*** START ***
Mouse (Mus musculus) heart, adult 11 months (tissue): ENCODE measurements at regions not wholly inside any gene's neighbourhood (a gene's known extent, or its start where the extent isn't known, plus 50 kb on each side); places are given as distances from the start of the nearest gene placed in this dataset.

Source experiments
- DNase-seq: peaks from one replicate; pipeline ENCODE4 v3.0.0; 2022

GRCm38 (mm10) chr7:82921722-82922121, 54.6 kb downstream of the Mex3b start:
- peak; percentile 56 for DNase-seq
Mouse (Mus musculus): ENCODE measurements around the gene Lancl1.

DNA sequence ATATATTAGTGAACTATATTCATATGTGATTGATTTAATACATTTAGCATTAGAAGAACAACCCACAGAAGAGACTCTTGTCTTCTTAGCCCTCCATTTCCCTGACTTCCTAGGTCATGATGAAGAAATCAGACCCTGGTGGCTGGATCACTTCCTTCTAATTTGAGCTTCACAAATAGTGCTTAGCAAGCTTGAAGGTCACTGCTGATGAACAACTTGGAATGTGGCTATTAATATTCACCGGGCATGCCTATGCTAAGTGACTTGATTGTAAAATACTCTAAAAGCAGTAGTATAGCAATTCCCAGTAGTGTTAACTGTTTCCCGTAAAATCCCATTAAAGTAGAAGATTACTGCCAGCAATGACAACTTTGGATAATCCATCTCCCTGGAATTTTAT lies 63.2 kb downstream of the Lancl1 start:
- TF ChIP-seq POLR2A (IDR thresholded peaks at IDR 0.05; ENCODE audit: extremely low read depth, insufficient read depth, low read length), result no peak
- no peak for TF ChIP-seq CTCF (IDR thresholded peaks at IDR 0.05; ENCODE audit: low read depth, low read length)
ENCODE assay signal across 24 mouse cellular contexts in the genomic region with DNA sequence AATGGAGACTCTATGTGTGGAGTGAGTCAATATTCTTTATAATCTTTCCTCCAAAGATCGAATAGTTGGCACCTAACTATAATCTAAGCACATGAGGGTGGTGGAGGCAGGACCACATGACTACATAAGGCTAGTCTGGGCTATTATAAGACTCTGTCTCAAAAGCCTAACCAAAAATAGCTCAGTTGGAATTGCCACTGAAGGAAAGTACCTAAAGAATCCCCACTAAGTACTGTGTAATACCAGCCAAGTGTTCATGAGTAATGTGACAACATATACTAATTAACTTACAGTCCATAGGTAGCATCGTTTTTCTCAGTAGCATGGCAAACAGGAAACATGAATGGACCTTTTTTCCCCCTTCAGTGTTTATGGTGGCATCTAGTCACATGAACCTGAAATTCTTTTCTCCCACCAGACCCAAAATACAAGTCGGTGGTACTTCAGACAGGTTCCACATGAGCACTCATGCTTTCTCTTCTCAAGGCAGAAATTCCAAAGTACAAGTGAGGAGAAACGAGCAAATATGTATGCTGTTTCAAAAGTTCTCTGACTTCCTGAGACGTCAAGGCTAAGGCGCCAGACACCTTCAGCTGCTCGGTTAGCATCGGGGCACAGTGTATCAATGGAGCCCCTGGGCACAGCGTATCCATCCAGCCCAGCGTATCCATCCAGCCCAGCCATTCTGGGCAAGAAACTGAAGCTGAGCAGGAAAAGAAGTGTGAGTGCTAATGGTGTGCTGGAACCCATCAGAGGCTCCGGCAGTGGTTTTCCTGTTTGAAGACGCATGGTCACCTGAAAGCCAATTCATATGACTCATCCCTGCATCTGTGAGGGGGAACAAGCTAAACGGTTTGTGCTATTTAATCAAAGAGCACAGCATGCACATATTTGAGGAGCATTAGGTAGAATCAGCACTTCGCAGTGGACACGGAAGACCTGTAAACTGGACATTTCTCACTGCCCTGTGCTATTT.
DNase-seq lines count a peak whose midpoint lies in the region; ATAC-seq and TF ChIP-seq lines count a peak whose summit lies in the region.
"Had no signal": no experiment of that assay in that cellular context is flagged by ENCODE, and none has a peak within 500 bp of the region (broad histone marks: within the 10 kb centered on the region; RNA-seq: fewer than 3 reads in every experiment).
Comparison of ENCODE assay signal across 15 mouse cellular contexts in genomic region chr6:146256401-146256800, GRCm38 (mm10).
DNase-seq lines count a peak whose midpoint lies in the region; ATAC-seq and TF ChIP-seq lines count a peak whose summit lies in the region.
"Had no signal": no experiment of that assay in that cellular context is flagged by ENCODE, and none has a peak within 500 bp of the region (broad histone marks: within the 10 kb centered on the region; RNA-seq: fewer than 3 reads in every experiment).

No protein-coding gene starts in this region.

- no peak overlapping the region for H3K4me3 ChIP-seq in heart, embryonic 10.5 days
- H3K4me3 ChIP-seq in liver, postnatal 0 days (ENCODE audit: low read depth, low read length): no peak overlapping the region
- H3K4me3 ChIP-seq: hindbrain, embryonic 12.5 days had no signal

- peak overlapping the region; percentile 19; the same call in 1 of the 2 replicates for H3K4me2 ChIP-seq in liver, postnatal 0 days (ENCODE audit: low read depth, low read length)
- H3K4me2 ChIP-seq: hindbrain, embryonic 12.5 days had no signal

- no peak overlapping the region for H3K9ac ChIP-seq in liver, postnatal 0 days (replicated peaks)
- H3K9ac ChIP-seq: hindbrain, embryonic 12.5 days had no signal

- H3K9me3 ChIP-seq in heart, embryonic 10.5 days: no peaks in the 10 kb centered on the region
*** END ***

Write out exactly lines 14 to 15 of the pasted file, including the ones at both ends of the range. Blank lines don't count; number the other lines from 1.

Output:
DNase-seq lines count a peak whose midpoint lies in the region; ATAC-seq and TF ChIP-seq lines count a peak whose summit lies in the region.
"Had no signal": no experiment of that assay in that cellular context is flagged by ENCODE, and none has a peak within 500 bp of the region (broad histone marks: within the 10 kb centered on the region; RNA-seq: fewer than 3 reads in every experiment).